An “extremely dangerous”

rapist has walked free after being prosecuted for a crime that does not exist.

David Shields, 58, was accused of stripping naked in front of a woman on a beach and sexually assaulting her.

The attack, last October, took place less than a mile from where he raped a 26-yearold woman in January 1992.

Shields was sentenced to nine months in prison for breaching a sexual offences prevention order given to him when he was released from his ten year jail sentence.

However, he was charged under outdated laws and has now been released from jail on a technicality after serving just two months of his sentence.

At London’s Court of Appeal judge Mr Justice Maddison blasted the legal blunders which led to Shields having the breach matter against him dropped.

He described it as: “A woeful state of affairs.”

He added: “What is particularly disturbing is this mix up has occurred in the case of a man there are g rounds for believing is extremely dangerous.

“I make no bones about it.”

In 2005, Shields was given a life-long sexual offences prevention order (Sopo) because of the risk he posed to women.

However, the charge he was tried for at Lewes Crown Court in March was breaching a “sex offender order”

under the Crime and Disorder Act 1998, which is now an outdated offence.

Mr Justice Maddison freed Shields on bail on May 18 after being told the charge he faced “was not known to the law”.

The Argus can now report the judge’s decision after three appeal judges overturned Shields’ conviction and reporting restrictions were lifted.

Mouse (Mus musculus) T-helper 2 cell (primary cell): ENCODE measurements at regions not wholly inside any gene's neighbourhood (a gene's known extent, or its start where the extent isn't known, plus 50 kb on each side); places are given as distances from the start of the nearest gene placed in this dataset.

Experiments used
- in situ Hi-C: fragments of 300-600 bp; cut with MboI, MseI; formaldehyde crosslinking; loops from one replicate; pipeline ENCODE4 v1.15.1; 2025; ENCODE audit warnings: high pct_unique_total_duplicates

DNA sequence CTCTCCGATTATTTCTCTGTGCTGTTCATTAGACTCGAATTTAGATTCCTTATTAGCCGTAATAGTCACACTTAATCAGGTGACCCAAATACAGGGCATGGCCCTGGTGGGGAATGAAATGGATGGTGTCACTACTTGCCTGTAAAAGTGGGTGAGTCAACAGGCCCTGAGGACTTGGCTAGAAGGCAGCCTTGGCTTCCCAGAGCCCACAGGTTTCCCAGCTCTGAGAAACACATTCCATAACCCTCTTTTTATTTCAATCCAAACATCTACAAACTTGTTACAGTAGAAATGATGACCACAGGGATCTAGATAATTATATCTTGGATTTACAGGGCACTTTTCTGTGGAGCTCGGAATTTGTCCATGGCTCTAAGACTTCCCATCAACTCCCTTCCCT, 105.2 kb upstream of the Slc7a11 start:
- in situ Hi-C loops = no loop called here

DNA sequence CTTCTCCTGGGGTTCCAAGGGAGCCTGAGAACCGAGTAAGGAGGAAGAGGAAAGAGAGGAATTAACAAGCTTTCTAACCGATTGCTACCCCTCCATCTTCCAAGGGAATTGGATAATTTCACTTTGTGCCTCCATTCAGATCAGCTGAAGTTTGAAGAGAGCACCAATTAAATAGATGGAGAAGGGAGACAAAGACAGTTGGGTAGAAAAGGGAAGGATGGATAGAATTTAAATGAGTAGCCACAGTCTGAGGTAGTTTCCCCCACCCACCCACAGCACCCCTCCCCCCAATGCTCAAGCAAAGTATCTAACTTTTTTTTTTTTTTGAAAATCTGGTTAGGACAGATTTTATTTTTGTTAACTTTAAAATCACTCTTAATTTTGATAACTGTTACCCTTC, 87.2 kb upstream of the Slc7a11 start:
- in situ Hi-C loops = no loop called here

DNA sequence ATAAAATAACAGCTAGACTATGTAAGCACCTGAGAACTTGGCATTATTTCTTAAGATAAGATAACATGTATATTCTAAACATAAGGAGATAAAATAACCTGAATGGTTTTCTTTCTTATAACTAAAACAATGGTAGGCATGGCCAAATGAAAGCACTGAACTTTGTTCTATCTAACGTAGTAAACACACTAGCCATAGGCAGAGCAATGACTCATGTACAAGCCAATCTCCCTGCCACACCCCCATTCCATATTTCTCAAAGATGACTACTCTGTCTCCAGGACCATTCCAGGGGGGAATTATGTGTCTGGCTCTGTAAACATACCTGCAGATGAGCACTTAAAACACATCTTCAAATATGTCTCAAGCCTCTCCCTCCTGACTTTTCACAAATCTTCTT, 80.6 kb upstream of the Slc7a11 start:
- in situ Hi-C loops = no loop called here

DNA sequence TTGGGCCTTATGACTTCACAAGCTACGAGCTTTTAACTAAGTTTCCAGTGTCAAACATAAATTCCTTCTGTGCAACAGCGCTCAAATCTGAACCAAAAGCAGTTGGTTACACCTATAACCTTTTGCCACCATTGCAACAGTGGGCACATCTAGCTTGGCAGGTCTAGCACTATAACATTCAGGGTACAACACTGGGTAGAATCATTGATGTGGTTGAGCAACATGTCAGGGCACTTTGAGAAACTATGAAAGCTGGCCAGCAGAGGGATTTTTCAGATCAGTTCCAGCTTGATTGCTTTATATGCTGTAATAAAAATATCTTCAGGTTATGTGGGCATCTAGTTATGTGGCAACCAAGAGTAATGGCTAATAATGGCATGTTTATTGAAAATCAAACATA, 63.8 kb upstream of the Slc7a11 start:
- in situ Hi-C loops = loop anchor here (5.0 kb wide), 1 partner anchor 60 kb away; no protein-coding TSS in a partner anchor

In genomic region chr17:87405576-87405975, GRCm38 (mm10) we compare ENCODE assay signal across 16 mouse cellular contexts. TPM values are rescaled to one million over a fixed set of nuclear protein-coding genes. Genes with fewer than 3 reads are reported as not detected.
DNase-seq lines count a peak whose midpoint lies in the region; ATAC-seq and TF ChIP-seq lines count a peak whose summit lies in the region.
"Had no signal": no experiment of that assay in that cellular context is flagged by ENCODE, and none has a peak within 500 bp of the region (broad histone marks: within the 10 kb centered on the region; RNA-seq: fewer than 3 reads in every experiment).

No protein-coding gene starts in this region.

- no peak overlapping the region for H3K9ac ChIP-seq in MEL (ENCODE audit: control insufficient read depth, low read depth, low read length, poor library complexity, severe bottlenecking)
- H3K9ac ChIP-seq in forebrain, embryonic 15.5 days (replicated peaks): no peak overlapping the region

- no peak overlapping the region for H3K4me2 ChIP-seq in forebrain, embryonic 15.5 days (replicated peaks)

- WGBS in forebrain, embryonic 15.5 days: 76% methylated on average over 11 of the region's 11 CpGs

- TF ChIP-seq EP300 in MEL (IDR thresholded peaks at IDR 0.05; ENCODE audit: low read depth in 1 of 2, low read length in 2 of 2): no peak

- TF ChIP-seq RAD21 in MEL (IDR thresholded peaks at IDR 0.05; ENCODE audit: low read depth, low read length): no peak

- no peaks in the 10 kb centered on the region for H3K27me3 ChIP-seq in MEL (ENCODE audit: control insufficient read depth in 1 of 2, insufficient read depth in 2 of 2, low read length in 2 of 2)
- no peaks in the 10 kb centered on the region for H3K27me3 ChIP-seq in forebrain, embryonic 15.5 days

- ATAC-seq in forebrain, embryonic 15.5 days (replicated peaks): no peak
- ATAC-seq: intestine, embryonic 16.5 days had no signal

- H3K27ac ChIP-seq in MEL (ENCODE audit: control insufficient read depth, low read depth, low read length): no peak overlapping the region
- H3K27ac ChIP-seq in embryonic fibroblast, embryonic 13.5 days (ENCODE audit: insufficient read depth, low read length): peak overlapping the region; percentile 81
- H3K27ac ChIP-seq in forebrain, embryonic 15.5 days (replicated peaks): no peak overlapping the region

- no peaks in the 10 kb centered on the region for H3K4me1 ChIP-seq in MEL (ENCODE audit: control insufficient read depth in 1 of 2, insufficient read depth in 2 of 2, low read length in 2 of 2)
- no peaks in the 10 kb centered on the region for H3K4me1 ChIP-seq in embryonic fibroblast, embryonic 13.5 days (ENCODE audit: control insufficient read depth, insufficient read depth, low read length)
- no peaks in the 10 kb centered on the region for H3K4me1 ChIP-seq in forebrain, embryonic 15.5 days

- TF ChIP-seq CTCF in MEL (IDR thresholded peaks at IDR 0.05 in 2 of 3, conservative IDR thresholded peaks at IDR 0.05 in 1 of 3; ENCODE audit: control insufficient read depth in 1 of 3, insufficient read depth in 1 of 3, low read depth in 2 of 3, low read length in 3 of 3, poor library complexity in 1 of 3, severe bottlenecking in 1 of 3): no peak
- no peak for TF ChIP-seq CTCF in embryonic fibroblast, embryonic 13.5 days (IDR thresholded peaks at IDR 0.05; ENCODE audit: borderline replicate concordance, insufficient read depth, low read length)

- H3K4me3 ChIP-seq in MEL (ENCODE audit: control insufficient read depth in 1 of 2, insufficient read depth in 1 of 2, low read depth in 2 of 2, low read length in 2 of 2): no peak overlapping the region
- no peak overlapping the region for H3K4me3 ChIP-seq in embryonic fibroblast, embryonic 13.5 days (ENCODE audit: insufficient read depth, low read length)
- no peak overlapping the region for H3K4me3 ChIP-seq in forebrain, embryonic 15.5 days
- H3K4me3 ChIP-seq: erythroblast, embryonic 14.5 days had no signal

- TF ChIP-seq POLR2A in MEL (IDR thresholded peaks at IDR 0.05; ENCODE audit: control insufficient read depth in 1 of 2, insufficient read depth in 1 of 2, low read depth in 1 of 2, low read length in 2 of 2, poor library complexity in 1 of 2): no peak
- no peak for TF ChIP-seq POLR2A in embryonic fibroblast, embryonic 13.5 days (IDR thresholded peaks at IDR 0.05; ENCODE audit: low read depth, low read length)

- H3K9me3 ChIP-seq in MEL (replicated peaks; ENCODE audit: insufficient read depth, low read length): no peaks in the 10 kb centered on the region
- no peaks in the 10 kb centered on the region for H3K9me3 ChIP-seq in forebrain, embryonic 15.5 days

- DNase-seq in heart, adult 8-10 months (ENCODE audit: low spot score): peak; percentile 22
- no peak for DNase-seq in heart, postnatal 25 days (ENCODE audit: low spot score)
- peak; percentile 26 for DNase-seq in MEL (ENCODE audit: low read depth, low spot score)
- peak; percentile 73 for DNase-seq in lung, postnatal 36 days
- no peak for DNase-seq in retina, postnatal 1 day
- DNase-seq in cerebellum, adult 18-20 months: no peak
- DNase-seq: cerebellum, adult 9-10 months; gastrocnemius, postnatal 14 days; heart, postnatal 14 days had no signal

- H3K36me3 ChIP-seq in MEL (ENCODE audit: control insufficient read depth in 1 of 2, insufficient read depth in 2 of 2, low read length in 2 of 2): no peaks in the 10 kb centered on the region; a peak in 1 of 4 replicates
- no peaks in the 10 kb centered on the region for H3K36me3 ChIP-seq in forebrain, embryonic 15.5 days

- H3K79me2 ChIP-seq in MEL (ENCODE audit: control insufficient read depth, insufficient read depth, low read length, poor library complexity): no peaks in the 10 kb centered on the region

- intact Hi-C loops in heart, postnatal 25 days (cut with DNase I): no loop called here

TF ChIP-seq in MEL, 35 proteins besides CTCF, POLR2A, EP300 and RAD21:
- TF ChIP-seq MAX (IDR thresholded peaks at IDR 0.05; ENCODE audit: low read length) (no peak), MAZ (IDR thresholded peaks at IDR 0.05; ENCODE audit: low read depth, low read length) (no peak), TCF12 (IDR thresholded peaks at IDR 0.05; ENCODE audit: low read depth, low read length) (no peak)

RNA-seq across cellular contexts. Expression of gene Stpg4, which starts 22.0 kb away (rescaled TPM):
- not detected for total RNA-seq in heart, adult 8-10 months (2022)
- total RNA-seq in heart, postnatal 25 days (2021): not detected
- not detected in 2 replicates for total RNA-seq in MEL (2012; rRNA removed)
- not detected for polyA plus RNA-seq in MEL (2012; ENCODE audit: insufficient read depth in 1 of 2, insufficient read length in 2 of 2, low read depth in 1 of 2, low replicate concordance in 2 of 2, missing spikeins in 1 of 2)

Ordering his release in May, Mr Justice Maddison said police viewed Shields as a “significant risk to female members of the public”.

The judge also had to lift a nighttime curfew and rules stating that Shields, of Cornwallis Terrace, Hastings, must report daily to Hastings police station.

A spokeswoman for Sussex Police said: “The police investigate and gather evidence, which is given to the Crown Prosecution Service (CPS) who make the decision to charge.”

A CPS lawyer said another trial was “not in the interests of justice” as Shields has served at least part of his original sentence which was nine months. He served two months before the blunder was spotted.

The lawyer added Shields was still subject to the indefinite Sopo and a retrial would involve the alleged victim having to endure testifying in court a second time.

A CPS spokeswoman said: “There was a technical error in the wording of the charge put before the court which regrettably no one spotted until it was too late to rectify.

“We have taken steps to ensure that this does not happen again.”